My work is an expression of true nature of society: Luca Valentini
17 Mar 2019
Cara Delevingne by Luca Valentini.
Luca Valentini’s myriad worlds have unprecedented pulling power, enticing consumers and critics alike. The fashion artist unravels his own past, aesthetic obsessions and fabulist fantasies through his artistic work of symbols and metaphors. From Rome to Dubai, Valentini’s perspective, his universe, is indeed an inclusive one: blurring the lines between genres and gender; attracting people of all ages, and from culturally diverse places — as if that were the most obvious thing in the world.
The classicism of the cultural environment in which Valentini lives, his modern way of painting united with the contemporaneity of his subjects, and the depth of his messages make him a personality and artist that adds grist to the mill.
Endowed with superlative technical quality, Valentini appropriates and re-appropriates references to the point where, though there’s a certain familiarity to anyone looking on, the overriding sense is one of disorientation. For the forensic fashion followers, the unravelling of Valentini›s sources and inspiration is intriguing. Others may simply revel in the layer upon layer of vaguely and recognisable elements, safe in the knowledge that there is certainly storytelling at work, but that story may be all the more engaging for remaining the mystery and magic of the metaphor.
The truth his bold portraits exude with significant use of monochrome refers to life as a perpetual state of becoming: «a future that is impossible to seize, because it is mysterious and ambiguous, suspended in the eternal contrast of its colours».
Speaking on his bold and most recent «Our Myths» collection, Valentini says the celebrities he depicts, immortalised in a series of symbols and metaphors within his work, represent «purity uncorrupted», sedimented in the reworking of famous covers of newspapers and magazines, with iconic value acutely emphasized.
“I play around with my paintings. I aim to reflect a message in a different and unconventional way. I like to create a twist on magazine covers and advertisement that expresses a certain reflection to others. To me, it’s all about addressing what can’t be seen in regular brand advertisements.
«I’m inspired by everything that I admire or catches my attention. Whether it’s fashion, music, movies or stage shows, I create a story or a meaning for every magazine cover and advertisement that I create. People generally glorify models, actors, and musicians, but to me, we are actually all the same. Composed of flesh, bones, and muscles, which is why I believe there is no need to glorify such celebrity figures,» Valentini said.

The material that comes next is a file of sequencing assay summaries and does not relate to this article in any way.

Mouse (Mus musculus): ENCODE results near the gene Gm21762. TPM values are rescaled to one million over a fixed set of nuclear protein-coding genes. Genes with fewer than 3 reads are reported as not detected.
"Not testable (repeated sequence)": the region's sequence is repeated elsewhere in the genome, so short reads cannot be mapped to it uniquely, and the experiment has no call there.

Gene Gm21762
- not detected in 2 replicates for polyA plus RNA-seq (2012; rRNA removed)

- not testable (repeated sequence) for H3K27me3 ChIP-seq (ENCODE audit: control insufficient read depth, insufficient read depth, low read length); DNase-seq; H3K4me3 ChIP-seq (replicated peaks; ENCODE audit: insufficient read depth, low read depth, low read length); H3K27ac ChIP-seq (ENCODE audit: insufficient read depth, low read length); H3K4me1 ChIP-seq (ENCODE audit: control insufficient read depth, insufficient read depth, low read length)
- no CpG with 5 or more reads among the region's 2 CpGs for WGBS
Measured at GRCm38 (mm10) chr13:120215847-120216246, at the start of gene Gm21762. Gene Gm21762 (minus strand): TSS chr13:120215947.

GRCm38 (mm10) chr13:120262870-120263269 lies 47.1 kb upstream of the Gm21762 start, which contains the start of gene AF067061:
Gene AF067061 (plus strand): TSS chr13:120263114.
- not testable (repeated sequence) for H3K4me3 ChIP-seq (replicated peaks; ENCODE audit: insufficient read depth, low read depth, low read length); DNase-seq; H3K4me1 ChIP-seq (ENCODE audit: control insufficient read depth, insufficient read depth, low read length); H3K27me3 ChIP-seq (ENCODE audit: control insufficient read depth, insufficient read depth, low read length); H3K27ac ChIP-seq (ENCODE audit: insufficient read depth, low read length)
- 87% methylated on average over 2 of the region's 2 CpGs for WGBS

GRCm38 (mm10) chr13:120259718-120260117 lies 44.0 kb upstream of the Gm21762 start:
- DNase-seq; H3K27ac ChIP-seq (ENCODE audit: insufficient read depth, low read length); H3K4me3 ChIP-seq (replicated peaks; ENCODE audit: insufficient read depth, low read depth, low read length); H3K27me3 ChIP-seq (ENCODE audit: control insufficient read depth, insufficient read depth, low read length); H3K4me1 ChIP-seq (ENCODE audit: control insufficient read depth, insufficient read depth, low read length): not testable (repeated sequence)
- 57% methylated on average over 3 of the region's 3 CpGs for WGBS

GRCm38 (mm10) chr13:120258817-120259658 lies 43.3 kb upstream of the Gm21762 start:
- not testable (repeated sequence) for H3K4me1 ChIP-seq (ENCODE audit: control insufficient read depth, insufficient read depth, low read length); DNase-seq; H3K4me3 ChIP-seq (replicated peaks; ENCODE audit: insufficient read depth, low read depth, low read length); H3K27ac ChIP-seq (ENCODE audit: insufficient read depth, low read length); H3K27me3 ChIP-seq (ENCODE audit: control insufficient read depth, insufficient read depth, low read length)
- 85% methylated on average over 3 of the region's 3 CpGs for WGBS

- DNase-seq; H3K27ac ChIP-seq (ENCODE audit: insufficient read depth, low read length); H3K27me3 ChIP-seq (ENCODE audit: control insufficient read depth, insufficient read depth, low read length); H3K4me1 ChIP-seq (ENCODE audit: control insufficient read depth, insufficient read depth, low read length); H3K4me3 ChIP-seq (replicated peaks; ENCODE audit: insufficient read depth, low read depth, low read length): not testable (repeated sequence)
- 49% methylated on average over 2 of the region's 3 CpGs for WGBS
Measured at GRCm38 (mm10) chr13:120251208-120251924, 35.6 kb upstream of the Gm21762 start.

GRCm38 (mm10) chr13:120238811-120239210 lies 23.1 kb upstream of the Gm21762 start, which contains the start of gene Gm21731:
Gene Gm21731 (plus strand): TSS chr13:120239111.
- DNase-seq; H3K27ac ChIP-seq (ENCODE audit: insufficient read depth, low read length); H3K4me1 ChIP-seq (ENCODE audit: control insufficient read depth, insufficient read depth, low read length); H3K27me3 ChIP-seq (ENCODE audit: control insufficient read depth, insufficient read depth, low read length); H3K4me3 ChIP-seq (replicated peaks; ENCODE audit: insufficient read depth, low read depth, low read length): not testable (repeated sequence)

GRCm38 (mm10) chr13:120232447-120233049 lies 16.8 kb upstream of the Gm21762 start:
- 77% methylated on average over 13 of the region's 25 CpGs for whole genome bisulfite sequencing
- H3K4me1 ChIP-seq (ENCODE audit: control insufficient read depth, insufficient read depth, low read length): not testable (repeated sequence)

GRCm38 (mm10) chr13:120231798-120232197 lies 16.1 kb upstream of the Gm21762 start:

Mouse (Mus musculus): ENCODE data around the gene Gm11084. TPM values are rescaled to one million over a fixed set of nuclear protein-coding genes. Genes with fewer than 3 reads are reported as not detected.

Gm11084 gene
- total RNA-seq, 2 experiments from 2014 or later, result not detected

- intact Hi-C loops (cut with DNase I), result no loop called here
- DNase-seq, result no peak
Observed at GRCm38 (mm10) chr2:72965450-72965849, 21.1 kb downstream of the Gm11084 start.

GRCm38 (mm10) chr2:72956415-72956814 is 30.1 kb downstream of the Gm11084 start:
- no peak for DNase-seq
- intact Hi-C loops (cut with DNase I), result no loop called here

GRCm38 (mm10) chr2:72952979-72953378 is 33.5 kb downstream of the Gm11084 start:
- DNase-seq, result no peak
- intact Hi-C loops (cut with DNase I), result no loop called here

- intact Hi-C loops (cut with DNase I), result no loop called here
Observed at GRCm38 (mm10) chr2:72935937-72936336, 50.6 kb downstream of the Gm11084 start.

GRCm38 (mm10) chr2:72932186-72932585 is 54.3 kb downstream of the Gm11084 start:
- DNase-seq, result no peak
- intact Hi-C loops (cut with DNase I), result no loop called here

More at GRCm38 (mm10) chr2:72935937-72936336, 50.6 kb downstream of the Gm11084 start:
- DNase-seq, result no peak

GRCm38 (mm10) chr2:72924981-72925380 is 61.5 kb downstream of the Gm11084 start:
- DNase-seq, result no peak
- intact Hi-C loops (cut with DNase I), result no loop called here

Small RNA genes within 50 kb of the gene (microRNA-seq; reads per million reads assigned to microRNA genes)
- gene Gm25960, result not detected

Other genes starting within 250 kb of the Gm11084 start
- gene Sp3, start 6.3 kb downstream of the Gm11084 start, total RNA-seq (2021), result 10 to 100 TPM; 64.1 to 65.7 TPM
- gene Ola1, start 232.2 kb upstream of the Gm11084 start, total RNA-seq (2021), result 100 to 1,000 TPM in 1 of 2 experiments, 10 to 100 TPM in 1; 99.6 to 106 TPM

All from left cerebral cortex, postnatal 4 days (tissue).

Valentini’s Action Painting is three-dimensional and the material reflects contemporary art, but it is enriched with contamination between street art and solid German expressionism; his canvas becomes «an imploded universe of suggestions and meaning». In this way, Valentini says he is able to make the space of his paintings universal and cosmic, «taming them with magnificent obsessions that intimidate, ask questions and provide answers.» He suggests his world is not conciliatory; it is an environment of strength and tension.
The synthesis of his art is not yet to come, because his pulsions talk to us about a curious artist who desires to experiment in new languages, and who allows himself to indulge in inspiration without fear or reverence.
A pop art virtuoso, expertly armed with acrylics, gold leaf and a palette knife, Italian artist Luca Valentini describes his work as an “expression of the true nature of the society in which we live today». Over the last decade, Valentini has carved out a niche in the art world through his bold representations of the fashion industry and its associated myths, artworks which intend to both disturb and fascinate the idea of perfection, and create a controversial talking point.
Born just outside of Rome, Italy, Valentini spent his formative years under the influence of an ancient city steeped in centuries of rich history, and home to a visual feast of some of the world›s most recognisable art from the Renaissance and Baroque periods.
While studying Environmental Engineering at La Sapienza Roma, one of the oldest Universities in the city, Valentini dabbled in various art courses which he says piqued an intuitive compulsion to delve further into the uncharted and liberating creative territory it presented. Yet upon making his fervent sense of artistic curiosity know to his professor, Valentini says he was met with a «defeating» response which dismissed art as a «fundless career», inadequate for supporting a living. Unconvinced yet discouraged, Valentini pushed his passion for art to the back of his mind and moved ahead in the pursuit of an academic education, knowing that one day, the tide would change.